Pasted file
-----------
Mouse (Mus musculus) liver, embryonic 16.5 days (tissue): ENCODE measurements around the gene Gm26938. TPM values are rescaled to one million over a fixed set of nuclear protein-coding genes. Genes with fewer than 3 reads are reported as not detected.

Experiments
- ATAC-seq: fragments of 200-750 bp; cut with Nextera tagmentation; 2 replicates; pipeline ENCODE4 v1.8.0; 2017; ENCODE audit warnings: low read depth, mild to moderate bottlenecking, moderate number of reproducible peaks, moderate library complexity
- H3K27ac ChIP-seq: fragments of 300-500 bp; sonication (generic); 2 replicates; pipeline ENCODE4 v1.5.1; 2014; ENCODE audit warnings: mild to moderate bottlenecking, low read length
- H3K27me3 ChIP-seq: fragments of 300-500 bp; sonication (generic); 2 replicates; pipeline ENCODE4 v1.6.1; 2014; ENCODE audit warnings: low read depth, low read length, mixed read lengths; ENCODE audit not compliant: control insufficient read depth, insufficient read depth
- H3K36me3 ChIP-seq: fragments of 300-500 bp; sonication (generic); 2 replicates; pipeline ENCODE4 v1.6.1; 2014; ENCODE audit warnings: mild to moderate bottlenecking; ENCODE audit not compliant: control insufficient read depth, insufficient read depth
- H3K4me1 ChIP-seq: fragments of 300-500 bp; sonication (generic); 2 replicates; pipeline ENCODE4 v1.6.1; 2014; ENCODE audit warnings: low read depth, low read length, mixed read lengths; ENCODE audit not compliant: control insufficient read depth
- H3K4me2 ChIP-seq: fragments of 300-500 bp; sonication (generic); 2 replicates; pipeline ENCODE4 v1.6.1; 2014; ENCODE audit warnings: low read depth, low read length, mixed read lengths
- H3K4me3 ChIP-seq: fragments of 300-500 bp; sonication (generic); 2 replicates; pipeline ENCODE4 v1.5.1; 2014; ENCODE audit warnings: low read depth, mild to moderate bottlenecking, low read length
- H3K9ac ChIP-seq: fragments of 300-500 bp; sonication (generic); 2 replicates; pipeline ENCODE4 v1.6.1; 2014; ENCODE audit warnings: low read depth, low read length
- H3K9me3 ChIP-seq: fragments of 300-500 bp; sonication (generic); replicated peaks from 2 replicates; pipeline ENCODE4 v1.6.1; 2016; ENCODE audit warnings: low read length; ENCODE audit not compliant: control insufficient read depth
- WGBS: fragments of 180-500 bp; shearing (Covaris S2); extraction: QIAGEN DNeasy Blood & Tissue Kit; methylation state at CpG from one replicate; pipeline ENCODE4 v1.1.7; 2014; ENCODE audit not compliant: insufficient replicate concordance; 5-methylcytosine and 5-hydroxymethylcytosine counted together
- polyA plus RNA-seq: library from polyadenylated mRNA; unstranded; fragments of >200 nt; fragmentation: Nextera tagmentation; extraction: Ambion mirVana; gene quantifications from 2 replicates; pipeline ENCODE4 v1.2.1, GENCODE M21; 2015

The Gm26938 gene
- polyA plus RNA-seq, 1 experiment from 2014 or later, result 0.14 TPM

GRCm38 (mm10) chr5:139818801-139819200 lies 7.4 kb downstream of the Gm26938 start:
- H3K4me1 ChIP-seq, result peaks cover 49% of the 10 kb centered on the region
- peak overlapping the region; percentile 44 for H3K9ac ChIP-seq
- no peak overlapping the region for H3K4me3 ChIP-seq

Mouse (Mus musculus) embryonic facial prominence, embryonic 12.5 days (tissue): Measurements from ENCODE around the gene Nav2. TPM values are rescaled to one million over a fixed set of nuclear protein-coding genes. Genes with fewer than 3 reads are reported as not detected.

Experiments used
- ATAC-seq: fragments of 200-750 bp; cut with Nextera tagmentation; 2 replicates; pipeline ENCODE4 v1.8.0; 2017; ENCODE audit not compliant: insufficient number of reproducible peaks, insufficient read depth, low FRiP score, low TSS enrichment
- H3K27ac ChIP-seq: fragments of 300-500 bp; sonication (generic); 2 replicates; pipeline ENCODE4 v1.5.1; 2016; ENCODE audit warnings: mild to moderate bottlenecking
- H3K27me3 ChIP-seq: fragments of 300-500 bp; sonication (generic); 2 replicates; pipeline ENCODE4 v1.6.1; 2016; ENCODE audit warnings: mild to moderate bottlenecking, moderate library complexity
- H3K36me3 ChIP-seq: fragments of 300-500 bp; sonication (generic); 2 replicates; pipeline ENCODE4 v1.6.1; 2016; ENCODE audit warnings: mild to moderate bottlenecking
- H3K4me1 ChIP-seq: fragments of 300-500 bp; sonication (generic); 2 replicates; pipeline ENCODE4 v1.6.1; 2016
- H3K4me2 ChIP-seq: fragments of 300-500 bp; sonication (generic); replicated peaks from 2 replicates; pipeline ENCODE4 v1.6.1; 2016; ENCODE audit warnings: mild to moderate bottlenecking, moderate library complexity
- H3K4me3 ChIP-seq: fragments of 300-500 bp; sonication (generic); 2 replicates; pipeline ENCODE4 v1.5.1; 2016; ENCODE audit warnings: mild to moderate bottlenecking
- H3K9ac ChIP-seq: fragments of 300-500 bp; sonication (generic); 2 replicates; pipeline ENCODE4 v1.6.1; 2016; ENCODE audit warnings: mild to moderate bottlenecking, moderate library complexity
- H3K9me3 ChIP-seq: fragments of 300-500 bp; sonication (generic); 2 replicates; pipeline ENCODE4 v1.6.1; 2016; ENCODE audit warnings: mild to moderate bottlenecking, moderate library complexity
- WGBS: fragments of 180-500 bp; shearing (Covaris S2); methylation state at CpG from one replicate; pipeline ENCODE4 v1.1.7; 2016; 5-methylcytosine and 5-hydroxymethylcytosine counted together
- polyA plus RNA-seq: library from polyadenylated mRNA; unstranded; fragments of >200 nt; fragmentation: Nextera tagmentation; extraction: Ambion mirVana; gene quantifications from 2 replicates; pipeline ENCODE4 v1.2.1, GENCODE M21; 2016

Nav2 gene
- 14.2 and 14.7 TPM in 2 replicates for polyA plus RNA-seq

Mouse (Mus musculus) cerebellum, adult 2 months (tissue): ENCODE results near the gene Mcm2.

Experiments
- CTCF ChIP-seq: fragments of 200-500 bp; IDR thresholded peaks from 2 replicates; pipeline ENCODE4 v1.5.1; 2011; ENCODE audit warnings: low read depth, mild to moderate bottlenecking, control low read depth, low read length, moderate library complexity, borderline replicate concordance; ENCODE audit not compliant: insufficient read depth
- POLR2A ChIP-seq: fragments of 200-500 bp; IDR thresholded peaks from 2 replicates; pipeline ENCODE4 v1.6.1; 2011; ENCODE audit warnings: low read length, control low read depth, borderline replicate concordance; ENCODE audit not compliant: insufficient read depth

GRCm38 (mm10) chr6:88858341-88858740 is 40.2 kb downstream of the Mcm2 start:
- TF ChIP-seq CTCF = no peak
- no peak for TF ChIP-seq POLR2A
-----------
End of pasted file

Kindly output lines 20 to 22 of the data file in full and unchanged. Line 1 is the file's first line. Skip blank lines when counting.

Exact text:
Mouse (Mus musculus) embryonic facial prominence, embryonic 12.5 days (tissue): Measurements from ENCODE around the gene Nav2. TPM values are rescaled to one million over a fixed set of nuclear protein-coding genes. Genes with fewer than 3 reads are reported as not detected.

Experiments used
- ATAC-seq: fragments of 200-750 bp; cut with Nextera tagmentation; 2 replicates; pipeline ENCODE4 v1.8.0; 2017; ENCODE audit not compliant: insufficient number of reproducible peaks, insufficient read depth, low FRiP score, low TSS enrichment